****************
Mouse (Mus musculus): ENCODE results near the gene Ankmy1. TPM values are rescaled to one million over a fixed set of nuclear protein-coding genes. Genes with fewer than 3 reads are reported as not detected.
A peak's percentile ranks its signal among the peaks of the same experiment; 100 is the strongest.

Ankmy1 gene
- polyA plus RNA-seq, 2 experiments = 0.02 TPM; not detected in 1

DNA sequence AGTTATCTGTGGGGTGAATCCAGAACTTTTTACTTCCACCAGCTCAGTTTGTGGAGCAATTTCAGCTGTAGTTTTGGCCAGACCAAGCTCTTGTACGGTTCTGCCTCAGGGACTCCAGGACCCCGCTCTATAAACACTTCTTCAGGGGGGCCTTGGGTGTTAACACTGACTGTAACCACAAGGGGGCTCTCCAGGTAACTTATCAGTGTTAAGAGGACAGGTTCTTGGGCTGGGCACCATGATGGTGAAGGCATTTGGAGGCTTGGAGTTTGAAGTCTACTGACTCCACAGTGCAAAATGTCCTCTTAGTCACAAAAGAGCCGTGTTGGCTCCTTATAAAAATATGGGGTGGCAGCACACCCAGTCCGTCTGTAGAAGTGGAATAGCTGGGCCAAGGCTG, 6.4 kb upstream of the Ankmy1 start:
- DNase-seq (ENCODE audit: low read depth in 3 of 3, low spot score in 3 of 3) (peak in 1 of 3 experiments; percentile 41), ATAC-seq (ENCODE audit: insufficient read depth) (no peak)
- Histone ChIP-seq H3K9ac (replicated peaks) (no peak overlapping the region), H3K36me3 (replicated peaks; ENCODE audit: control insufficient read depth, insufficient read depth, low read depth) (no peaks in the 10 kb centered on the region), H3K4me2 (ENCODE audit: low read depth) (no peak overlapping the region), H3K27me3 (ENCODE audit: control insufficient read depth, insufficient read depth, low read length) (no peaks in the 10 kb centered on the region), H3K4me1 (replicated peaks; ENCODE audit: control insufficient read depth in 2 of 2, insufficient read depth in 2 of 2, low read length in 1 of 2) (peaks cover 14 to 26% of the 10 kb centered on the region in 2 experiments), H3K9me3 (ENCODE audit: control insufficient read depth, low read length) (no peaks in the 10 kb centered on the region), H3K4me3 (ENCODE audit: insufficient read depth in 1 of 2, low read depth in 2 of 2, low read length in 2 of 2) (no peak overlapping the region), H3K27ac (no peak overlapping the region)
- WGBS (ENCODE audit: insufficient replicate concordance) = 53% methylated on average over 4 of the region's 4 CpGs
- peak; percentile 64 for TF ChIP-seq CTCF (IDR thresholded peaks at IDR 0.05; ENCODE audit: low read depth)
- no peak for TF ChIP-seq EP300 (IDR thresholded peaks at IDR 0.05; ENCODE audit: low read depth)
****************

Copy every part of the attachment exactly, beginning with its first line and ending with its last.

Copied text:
Mouse (Mus musculus): ENCODE results near the gene Ankmy1. TPM values are rescaled to one million over a fixed set of nuclear protein-coding genes. Genes with fewer than 3 reads are reported as not detected.
A peak's percentile ranks its signal among the peaks of the same experiment; 100 is the strongest.

Ankmy1 gene
- polyA plus RNA-seq, 2 experiments = 0.02 TPM; not detected in 1

DNA sequence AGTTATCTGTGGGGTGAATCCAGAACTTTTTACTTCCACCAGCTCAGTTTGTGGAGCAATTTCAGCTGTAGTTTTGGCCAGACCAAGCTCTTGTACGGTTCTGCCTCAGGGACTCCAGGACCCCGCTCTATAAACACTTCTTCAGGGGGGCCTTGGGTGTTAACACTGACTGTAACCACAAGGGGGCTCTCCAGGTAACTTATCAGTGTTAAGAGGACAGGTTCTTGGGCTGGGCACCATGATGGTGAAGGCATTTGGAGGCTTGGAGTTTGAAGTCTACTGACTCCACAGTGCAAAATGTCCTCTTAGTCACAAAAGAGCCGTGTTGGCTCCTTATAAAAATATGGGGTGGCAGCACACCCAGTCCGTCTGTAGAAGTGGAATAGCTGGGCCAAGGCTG, 6.4 kb upstream of the Ankmy1 start:
- DNase-seq (ENCODE audit: low read depth in 3 of 3, low spot score in 3 of 3) (peak in 1 of 3 experiments; percentile 41), ATAC-seq (ENCODE audit: insufficient read depth) (no peak)
- Histone ChIP-seq H3K9ac (replicated peaks) (no peak overlapping the region), H3K36me3 (replicated peaks; ENCODE audit: control insufficient read depth, insufficient read depth, low read depth) (no peaks in the 10 kb centered on the region), H3K4me2 (ENCODE audit: low read depth) (no peak overlapping the region), H3K27me3 (ENCODE audit: control insufficient read depth, insufficient read depth, low read length) (no peaks in the 10 kb centered on the region), H3K4me1 (replicated peaks; ENCODE audit: control insufficient read depth in 2 of 2, insufficient read depth in 2 of 2, low read length in 1 of 2) (peaks cover 14 to 26% of the 10 kb centered on the region in 2 experiments), H3K9me3 (ENCODE audit: control insufficient read depth, low read length) (no peaks in the 10 kb centered on the region), H3K4me3 (ENCODE audit: insufficient read depth in 1 of 2, low read depth in 2 of 2, low read length in 2 of 2) (no peak overlapping the region), H3K27ac (no peak overlapping the region)
- WGBS (ENCODE audit: insufficient replicate concordance) = 53% methylated on average over 4 of the region's 4 CpGs
- peak; percentile 64 for TF ChIP-seq CTCF (IDR thresholded peaks at IDR 0.05; ENCODE audit: low read depth)
- no peak for TF ChIP-seq EP300 (IDR thresholded peaks at IDR 0.05; ENCODE audit: low read depth)